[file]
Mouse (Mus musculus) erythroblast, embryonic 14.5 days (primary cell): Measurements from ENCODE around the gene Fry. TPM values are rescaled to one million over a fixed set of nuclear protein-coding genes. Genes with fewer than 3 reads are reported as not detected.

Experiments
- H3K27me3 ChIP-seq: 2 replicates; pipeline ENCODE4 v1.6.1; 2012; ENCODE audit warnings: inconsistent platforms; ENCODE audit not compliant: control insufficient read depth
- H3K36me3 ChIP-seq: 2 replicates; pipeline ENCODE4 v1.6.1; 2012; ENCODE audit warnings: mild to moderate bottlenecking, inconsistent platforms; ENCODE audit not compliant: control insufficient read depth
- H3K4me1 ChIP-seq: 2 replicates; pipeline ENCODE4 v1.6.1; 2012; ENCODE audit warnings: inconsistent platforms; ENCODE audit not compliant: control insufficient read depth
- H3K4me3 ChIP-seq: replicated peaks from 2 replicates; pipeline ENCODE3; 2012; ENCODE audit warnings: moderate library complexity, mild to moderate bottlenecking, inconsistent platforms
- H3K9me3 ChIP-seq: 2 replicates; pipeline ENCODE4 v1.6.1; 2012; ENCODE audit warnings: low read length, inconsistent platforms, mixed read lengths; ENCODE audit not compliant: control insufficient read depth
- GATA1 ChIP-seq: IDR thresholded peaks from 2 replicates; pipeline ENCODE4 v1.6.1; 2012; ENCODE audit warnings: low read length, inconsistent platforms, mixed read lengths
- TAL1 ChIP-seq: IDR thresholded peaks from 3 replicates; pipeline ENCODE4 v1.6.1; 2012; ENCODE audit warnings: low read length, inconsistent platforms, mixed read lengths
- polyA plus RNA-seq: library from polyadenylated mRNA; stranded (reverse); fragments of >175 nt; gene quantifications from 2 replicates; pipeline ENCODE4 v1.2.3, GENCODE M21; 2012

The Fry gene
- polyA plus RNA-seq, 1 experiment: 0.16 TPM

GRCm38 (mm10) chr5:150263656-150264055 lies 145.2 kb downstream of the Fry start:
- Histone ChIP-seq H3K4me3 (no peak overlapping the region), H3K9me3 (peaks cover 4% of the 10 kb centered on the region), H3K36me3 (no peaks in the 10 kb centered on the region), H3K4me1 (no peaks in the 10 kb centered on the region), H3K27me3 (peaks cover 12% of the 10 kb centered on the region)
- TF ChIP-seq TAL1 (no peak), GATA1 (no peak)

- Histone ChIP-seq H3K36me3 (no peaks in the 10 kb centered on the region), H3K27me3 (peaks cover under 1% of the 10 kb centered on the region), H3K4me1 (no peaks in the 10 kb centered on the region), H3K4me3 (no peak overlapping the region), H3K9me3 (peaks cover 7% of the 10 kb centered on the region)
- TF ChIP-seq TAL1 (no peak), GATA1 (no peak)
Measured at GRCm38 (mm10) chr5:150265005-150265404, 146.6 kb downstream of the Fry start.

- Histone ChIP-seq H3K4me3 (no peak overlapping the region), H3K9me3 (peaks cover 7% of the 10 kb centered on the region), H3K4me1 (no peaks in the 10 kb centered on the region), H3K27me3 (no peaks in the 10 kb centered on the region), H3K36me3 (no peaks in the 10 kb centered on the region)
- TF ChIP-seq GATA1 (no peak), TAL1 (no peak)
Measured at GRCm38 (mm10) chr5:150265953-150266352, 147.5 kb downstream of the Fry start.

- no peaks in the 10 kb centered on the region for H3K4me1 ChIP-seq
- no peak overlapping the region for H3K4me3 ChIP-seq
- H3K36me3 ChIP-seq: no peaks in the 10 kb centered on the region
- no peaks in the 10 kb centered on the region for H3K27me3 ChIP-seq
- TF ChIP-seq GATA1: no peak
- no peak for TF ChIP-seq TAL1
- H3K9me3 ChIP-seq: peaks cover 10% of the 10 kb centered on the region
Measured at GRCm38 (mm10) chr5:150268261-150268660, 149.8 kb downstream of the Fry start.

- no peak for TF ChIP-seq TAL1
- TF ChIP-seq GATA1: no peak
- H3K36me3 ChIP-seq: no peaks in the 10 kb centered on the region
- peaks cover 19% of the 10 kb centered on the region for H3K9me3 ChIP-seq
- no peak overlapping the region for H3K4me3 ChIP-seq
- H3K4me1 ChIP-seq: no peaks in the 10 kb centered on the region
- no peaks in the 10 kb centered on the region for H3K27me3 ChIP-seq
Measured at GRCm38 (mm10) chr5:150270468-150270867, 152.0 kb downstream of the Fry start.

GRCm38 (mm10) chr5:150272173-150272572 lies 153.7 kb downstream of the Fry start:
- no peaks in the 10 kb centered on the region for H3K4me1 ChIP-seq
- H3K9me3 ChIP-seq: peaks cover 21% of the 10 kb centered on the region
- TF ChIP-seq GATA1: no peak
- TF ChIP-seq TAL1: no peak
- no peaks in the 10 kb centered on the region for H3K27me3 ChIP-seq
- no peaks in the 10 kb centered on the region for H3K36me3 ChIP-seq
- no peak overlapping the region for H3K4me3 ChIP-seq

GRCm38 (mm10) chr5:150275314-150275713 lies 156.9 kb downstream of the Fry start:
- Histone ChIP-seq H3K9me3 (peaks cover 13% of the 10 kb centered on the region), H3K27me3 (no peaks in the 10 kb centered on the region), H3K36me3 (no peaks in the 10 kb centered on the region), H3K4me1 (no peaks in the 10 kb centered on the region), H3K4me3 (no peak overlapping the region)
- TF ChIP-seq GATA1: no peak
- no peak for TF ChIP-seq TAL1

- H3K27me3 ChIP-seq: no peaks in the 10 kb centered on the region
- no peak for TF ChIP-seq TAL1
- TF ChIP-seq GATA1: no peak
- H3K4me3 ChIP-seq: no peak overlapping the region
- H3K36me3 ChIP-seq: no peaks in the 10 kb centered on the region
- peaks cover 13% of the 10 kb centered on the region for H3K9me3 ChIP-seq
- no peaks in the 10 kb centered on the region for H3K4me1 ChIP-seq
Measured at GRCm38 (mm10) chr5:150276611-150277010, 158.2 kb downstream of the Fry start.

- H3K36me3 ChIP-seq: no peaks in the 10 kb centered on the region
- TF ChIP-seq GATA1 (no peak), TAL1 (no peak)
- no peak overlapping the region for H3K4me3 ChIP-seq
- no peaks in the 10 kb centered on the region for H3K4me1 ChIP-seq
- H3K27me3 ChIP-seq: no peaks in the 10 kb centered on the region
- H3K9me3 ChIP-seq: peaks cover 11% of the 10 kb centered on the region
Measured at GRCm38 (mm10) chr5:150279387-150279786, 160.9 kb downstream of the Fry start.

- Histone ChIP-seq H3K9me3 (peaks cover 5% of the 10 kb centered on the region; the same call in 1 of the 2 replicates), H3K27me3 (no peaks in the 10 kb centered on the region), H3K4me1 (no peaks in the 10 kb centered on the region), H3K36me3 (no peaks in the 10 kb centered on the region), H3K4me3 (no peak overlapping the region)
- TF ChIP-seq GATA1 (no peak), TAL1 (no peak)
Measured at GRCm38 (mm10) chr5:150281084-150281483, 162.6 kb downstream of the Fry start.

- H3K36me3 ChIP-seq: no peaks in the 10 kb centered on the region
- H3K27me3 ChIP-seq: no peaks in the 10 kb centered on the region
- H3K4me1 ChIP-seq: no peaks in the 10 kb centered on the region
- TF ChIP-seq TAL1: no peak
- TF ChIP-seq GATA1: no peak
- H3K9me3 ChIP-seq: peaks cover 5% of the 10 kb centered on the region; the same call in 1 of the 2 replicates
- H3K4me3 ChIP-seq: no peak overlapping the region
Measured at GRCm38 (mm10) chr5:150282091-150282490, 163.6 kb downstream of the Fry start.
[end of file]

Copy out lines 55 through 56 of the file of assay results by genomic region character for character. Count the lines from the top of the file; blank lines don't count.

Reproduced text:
- peaks cover 13% of the 10 kb centered on the region for H3K9me3 ChIP-seq
- no peaks in the 10 kb centered on the region for H3K4me1 ChIP-seq